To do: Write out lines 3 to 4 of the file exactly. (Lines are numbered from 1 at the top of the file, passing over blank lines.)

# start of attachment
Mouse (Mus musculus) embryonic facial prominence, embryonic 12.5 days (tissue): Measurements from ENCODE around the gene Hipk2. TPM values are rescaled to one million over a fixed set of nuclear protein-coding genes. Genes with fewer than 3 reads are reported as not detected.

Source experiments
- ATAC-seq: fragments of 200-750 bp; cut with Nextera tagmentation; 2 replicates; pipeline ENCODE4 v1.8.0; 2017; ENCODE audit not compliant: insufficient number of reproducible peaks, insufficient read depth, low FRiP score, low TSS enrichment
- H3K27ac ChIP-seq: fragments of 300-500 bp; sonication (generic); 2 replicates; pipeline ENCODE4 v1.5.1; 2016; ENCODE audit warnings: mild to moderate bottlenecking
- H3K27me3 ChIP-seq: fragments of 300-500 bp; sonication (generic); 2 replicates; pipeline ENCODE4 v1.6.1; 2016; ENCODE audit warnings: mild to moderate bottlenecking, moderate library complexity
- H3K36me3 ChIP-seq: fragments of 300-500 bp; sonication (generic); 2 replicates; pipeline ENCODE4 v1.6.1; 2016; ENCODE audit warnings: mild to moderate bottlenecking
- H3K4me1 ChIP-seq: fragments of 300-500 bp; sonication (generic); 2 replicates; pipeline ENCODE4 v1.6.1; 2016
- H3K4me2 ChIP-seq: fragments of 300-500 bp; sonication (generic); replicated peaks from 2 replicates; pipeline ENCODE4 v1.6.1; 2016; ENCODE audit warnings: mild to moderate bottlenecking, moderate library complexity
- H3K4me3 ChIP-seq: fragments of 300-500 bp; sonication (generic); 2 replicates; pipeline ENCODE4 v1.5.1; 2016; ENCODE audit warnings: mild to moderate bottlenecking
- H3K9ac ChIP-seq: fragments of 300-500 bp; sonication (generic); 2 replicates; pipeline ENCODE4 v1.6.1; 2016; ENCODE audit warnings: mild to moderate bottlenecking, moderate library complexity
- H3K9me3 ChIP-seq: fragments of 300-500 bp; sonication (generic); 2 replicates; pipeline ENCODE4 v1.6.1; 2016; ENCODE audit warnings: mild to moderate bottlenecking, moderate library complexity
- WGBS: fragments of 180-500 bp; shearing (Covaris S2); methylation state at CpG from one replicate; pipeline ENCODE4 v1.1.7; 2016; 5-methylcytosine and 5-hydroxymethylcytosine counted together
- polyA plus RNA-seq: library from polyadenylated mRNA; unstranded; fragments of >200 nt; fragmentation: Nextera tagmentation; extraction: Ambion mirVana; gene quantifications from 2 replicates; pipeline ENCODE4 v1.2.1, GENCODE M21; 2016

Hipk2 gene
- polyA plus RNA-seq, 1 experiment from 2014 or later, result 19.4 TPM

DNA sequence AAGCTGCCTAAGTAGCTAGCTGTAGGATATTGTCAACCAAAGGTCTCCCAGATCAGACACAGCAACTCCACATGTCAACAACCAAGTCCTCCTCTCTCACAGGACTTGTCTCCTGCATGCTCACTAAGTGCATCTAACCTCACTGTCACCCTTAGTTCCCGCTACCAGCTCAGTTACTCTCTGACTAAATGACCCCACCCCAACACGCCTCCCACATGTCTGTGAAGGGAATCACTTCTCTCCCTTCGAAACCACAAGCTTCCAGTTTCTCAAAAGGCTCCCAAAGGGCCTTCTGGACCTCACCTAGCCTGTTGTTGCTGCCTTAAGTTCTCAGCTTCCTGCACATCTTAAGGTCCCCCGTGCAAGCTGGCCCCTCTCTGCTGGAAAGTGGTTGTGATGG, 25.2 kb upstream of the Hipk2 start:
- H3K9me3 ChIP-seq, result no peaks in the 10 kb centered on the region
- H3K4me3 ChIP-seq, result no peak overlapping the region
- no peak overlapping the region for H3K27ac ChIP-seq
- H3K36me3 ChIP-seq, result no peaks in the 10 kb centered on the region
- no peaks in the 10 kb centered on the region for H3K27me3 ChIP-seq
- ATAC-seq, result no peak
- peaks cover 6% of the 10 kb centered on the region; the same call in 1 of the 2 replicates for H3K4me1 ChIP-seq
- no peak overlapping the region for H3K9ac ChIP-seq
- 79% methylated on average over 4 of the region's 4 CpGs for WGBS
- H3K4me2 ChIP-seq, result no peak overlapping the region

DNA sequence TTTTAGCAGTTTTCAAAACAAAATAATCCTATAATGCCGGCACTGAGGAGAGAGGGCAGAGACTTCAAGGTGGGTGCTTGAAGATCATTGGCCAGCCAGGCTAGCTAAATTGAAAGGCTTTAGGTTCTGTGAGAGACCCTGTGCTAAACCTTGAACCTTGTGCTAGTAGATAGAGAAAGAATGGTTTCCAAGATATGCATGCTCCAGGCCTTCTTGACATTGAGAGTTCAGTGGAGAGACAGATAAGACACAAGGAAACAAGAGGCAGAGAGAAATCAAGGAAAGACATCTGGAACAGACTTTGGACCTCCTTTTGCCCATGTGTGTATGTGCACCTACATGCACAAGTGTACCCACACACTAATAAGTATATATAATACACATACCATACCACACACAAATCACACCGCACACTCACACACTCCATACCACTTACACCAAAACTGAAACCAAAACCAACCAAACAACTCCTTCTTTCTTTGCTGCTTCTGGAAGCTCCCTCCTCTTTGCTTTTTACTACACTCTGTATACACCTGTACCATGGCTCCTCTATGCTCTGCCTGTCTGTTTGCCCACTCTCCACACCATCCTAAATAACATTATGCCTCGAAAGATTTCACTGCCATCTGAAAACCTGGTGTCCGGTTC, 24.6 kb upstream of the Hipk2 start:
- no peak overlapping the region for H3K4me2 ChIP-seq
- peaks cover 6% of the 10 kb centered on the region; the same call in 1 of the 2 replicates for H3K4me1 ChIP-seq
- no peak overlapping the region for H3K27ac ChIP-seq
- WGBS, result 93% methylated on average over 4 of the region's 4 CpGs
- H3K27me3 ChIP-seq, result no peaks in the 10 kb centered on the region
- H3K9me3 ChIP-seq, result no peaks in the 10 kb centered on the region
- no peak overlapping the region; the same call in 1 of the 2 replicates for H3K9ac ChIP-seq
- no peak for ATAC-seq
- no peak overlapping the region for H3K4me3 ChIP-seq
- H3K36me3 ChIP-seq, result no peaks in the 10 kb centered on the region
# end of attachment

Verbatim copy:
- ATAC-seq: fragments of 200-750 bp; cut with Nextera tagmentation; 2 replicates; pipeline ENCODE4 v1.8.0; 2017; ENCODE audit not compliant: insufficient number of reproducible peaks, insufficient read depth, low FRiP score, low TSS enrichment
- H3K27ac ChIP-seq: fragments of 300-500 bp; sonication (generic); 2 replicates; pipeline ENCODE4 v1.5.1; 2016; ENCODE audit warnings: mild to moderate bottlenecking